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Turing's Pre-War Analog Computers: The Fatherhood of the Modern Computer Revisited


Alan Turing finishing a race

Alan Turing finishing a race, 1946.

Credit: National Physical Laboratory

Alan Turing is often praised as the foremost figure in the historical process that led to the rise of the modern electronic computer. Particular attention has been devoted to the purported connection between a "Universal Turing Machine" (UTM), as introduced in Turing's article of 1936,27 and the design and implementation in the mid-1940s of the first stored-program computers, with particular emphasis on the respective proposals of John von Neumann for the EDVAC30 and of Turing himself for the ACE.26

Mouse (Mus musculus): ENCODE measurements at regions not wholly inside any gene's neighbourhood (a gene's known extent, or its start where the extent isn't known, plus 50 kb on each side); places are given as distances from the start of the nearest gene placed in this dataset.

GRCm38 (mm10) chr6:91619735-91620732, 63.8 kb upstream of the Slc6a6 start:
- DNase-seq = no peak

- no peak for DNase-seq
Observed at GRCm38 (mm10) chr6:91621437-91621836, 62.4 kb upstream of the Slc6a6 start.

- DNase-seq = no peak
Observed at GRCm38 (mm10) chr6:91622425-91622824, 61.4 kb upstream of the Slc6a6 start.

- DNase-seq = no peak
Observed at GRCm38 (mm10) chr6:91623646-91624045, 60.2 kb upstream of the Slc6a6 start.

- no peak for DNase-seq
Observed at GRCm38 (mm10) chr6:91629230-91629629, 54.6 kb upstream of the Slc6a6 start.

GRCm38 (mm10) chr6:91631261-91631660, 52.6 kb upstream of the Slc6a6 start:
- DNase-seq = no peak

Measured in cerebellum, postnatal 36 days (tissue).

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In some recent accounts, von Neumann's and Turing's proposals (and the machines built on them) are unambiguously described as direct implementations of a UTM, as defined in 1936. Most noticeable in this regard are the writings of Jack Copeland and his collaborators, as stated in the following example:


 

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